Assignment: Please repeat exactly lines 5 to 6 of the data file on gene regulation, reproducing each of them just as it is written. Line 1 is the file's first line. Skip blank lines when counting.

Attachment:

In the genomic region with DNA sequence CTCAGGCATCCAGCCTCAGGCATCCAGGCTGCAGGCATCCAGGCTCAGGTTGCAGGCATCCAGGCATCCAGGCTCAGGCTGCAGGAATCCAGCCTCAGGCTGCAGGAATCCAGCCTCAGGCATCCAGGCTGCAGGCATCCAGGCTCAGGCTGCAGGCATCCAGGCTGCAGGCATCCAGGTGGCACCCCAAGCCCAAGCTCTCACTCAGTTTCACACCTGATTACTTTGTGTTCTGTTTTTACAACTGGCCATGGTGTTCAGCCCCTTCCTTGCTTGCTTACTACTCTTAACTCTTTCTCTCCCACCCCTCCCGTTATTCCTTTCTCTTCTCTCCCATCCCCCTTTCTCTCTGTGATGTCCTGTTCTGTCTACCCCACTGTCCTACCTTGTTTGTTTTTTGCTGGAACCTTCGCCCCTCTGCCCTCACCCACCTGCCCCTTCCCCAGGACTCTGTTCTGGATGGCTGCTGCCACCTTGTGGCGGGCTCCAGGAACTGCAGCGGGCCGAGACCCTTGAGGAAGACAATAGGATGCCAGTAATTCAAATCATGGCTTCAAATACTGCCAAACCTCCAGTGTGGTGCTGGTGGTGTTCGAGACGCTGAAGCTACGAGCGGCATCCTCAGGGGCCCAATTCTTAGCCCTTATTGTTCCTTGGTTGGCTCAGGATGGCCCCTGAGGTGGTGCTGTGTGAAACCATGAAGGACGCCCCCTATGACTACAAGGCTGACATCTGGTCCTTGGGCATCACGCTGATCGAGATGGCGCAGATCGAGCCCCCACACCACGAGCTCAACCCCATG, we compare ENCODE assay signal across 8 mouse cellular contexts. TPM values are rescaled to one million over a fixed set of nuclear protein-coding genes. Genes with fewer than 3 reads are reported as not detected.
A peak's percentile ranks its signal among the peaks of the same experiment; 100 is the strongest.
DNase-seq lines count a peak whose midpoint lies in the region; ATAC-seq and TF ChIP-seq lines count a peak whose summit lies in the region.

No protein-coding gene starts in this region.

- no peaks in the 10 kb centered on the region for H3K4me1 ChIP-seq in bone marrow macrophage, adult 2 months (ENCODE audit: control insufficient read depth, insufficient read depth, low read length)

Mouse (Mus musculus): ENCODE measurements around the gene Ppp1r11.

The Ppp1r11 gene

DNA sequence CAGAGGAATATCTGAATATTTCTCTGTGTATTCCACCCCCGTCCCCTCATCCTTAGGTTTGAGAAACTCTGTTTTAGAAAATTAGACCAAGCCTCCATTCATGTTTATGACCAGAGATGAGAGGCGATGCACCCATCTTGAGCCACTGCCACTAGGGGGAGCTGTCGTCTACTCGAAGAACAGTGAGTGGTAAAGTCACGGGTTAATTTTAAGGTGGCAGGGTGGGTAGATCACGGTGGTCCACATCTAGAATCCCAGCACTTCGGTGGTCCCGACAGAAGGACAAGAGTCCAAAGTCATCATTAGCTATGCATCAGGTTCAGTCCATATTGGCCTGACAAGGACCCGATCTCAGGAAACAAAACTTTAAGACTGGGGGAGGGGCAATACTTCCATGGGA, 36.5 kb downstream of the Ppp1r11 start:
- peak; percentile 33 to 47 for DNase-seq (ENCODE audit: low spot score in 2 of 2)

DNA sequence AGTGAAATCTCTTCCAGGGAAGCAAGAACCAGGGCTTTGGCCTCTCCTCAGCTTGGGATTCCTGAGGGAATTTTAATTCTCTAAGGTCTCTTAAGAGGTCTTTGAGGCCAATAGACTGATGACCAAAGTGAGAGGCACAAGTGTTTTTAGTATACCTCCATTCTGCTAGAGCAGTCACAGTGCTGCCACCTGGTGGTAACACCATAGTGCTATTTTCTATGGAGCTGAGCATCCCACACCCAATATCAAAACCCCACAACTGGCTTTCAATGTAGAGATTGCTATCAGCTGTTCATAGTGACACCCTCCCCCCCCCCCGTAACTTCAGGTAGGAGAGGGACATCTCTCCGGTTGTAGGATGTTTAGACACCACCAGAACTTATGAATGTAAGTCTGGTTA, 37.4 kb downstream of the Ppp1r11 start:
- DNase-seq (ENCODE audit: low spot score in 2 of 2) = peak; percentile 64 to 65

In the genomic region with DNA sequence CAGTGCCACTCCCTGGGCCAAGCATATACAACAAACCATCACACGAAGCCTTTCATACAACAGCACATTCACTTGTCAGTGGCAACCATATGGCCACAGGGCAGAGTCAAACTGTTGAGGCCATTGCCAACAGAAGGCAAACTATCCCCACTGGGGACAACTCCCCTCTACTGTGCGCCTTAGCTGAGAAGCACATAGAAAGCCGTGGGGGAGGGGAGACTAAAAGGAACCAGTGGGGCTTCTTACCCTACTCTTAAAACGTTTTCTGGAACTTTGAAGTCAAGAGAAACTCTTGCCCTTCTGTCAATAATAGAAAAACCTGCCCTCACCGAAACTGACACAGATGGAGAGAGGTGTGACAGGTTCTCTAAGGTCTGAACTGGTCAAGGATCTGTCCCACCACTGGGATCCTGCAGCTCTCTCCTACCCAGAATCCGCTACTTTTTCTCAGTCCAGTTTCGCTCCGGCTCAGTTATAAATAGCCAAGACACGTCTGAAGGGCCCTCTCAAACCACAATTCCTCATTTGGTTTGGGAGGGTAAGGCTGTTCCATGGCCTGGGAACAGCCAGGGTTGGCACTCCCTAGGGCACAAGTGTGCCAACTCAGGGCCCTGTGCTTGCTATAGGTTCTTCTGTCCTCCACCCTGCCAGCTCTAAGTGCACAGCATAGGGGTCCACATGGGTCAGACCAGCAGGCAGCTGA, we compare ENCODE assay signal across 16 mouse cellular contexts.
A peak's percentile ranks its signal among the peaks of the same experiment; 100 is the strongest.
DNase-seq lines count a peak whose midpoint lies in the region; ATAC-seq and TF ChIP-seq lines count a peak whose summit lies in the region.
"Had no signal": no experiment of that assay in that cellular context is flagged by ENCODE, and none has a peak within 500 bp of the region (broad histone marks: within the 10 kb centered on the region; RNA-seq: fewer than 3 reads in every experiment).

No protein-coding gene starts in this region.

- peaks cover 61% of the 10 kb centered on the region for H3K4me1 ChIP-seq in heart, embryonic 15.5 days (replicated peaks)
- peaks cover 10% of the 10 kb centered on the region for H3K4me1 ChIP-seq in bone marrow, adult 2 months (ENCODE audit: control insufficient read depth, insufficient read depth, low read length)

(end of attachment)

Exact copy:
- no peaks in the 10 kb centered on the region for H3K4me1 ChIP-seq in bone marrow macrophage, adult 2 months (ENCODE audit: control insufficient read depth, insufficient read depth, low read length)

Mouse (Mus musculus): ENCODE measurements around the gene Ppp1r11.